” I am keen to learn how this proposal is progressing, as I have a fear that with no Government sitting in Northern Ireland, this will be an issue that will get kicked into and lost in the long grass.
David continued ” for over nine years I have been pursuing this issue through both Governments and I feel so strongly that if introduced it would without doubt save lives, that I am not going to let the matter drop.
“I have presented enough evidence from experts and qualified people over the years that frankly it should be a no brainer. I look forward to learning how plans for this pilot are progressing.
Highlands & Islands Regional MSP, David Stewart has welcomed the news that the mothballed fabrication yard at Arnish has been brought back into use to help in the building of the 100 turbine Moray East windfarm scheme in the Moray Firth. It is understood that the work will create up to 60 jobs
Speaking today, David Stewart said ” at a time when we seem to be hearing about the loss of jobs within our more isolated and scattered communities, it is good to hear some positive news. We have the former oil rig construction yard at Kishorn on the West coast now engaged in the manufacturing of renewable energy components, decommissioning and support to the North Sea oil and gas sector. Now we have Arnish near Stornoway involved in the construction of windfarm structures creating more jobs which of course helps the local economy and community. I am hoping we have turned the corner with regards the down turn in the work that these facilities were able to secure and hopefully this era will herald a new beginning for these former oil construction yards as they bid for more and more renewable and energy related contracts.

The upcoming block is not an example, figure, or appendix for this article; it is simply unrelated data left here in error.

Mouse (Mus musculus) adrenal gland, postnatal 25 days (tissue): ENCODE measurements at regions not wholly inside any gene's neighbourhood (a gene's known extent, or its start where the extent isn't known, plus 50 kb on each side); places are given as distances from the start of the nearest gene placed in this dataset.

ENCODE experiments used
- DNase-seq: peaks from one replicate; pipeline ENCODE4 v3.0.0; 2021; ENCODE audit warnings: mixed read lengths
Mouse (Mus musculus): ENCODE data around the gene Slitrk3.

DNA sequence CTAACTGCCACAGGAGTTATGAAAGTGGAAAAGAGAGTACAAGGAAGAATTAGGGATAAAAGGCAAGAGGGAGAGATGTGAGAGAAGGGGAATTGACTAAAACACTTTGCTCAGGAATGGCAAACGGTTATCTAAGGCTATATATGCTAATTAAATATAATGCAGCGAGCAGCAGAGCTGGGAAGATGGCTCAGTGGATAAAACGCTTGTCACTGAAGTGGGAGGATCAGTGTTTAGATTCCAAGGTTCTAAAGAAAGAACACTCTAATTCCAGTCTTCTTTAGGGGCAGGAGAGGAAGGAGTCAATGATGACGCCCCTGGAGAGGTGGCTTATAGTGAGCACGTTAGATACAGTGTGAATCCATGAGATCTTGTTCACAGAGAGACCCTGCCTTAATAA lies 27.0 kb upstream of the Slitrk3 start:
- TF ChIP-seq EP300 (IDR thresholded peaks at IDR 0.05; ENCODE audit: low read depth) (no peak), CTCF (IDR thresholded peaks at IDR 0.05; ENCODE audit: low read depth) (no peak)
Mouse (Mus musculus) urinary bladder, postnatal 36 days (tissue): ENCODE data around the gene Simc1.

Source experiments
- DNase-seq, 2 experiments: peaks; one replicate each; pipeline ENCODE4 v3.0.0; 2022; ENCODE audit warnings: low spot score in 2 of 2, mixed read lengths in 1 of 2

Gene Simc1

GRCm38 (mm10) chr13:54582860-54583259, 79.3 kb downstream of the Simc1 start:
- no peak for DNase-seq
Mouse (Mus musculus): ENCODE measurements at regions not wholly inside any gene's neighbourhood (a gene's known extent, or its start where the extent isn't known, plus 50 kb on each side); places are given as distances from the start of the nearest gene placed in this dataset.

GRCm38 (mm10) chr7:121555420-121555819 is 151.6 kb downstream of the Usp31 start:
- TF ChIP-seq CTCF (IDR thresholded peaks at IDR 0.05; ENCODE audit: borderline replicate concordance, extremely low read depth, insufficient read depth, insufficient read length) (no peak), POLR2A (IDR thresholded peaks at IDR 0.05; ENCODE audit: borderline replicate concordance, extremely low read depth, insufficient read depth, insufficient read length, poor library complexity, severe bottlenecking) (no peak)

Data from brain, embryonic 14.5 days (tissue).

Speaking to the Press about the risks pedestrian and cyclists take crossing the South Slip Road at this location,Highlands & Islands Regional MSP and Road Safety Campaigner David Stewart said:
“ First of all my thoughts are with the woman knocked down and her family,I hope she makes a full recovery. Although I have no knowledge of the surrounding circumstances of this collision it raises the question of pedestrian safety on this particular part of the carriageway.
“ If a pedestrian wishes to cross the North bound slip road approaching this roundabout there is a pedestrian crossing, but if the pedestrians are walking towards, or from, Eastfield Way, Stoneyfield Business Park or indeed other parts of the Retail Park and wish to cross the South bound slip Road from this roundabout there is no pedestrian crossing.
“ In light of this latest incident I hope that The Transport Scotland working with the Police and local Authority will now look at this issue. To that end I will write to Transport Scotland asking them to seriously consider this proposal.